Chocolat: The New Mac Text Editor on the Block

Posted by | December 16, 2011 | Apps | No Comments

The Mac text editor market is rapidly heating up. Hot off the heels of an awesome Espresso update, we’re all anxiously awaiting the arrival of the next Coda, Textmate and even a new Mac-friendly Sublime Text. With such important and revered players each on the verge of their next great achievement, it’s going to be difficult for any newcomers to make a name for themselves.

Despite this high barrier to entry, Chocolat is a new text editor currently in alpha that’s definitely making a solid statement. Read on to see why it may be just what you’ve been waiting for.

User Interface

Chocolat has a simple UI that feels nice and modern and fits right into the Lion ecosystem (fullscreen mode and all). Open the app, drag a folder to the icon and this is what you see:

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The Chocolat Interface

As you can see, the setup here is very familiar and closely mirrors that of Espresso and other editors. The app automatically recognizes the file hierarchy and gives you an overview of your project on the left. Moving right you have the line numbers and your code area.

As you can see, syntax highlighting seems to be perfectly functional in this early release. The previous image showcases an HTML file but Chocolat can handle a lot more than that, there’s a huge list of supported languages that you can choose from that includes everything from PHP and JavaScript to AppleScript and C++.

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A long list of language support

Themes

One of the things that immediately impressed me about Chocolat is its theming system, which is quite extensive. You can quickly choose between a bunch of pre-built but customizable themes or build your own on the fly using a simple color chooser.

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Chocolat has an awesome theming system

I’ve always been partial to a nice dark theme and Chocolat has a few good ones to choose from. The one shown above is called “Sidetracked.”

Split Screen Editing

One really nice feature that Chocolat shares with editors like Sublime Text is a split screen view that divides the code area evenly between two or more files. I absolutely love this view as it makes it super easy to work hit HTML and CSS at the same time.

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Split screen editing

To activate a split, you simply select two or more files in the sidebar with the Command key held down.

Live Web Previews

The split screen also works for the live preview mode, which lets you get a peek at how your site will look in the browser (it uses a Webkit rendering engine).

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Live Web Previews

A Powerful Feature Set

Despite the fact that Chocolat is currently in alpha, it’s overflowing with great features. For instance, you can validate your HTML and CSS right in the app. There’s also an autocomplete function and a bunch of built-in code snippets along with an awesome clipboard history function.

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Autocomplete

Each language comes with its own set of actions as well. For instance, in HTML you’ll find a way to look up the documentation individual tags and refresh running browsers and in JavaScript there’s an option for copying the selection as a bookmarklet.

An Awesome Start

It’s so early in the development of Chocolat, that a review really isn’t fair. However, I’m excited about the potential here and really wanted to share how it’s coming coming along.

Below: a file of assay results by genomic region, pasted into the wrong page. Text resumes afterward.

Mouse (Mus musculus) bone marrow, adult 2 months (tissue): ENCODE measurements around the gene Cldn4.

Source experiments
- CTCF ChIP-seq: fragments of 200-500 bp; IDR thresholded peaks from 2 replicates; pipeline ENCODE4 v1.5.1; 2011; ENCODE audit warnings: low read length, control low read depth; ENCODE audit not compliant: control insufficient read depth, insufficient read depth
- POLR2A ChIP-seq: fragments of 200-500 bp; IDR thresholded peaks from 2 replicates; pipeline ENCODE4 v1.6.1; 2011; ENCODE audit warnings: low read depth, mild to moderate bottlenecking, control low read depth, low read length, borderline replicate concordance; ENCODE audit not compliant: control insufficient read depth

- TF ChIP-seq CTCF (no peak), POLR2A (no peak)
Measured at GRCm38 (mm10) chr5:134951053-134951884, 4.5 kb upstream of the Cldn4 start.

There are definitely some shortcomings at the moment. For instance, the autocomplete is pretty weak in CSS and doesn’t seem to work at all in HTML. Also, some parts of the UX are quirky and take some getting used to (how do you take web preview out of split screen mode?). However, on the whole, this really doesn’t feel like an alpha release at all. It’s pretty stable and has lots of goodies to play with.

A Price Point to Beat

As I mentioned in the opening statement, this is a tough market to jump into. There are already a lot of really powerful players that users are pretty dedicated to using.

Among these, Chocolat doesn’t really stand out as something that will draw you away from your current editor (for now). One need only spend a few minutes with Sublime Text 2 to see a million different features that you won’t find in Chocolat.

“Sublime Text is $59, Espresso is $79 and Coda is a whopping $99. By comparison, Chocolat is available for preorder for only $34.”

However, I think Chocolat has a fundamentally different audience and personality. It’s setting itself up to be an awesome simple and approachable solution that has everything you need without overwhelming you with functionality. The key place that it is currently differentiating itself is on price. Sublime Text is $59, Espresso is $79 and Coda is a whopping $99. By comparison, Chocolat is available for preorder for only $34.

I just received an email the other day from a reader asking where one could find a good editor that is better than the free options and yet more affordable than the apps I just mentioned. I’m not sure how much the Chocolat developers will jack up the price after the preorder window is closed, but there’s definitely an opportunity here to occupy and even own the lower price niche in the web editor market.

What Do You Think?

Now that you’ve seen what Chocolat can do and browsed through my thoughts on the app, head over the the website and download the free alpha release.

Once you’ve given Chocolat a test-drive, leave a comment below and let us know what you think. Will Chocolat become another major player in this market or is it an unremarkable attempt to take on a few unbeatable giants?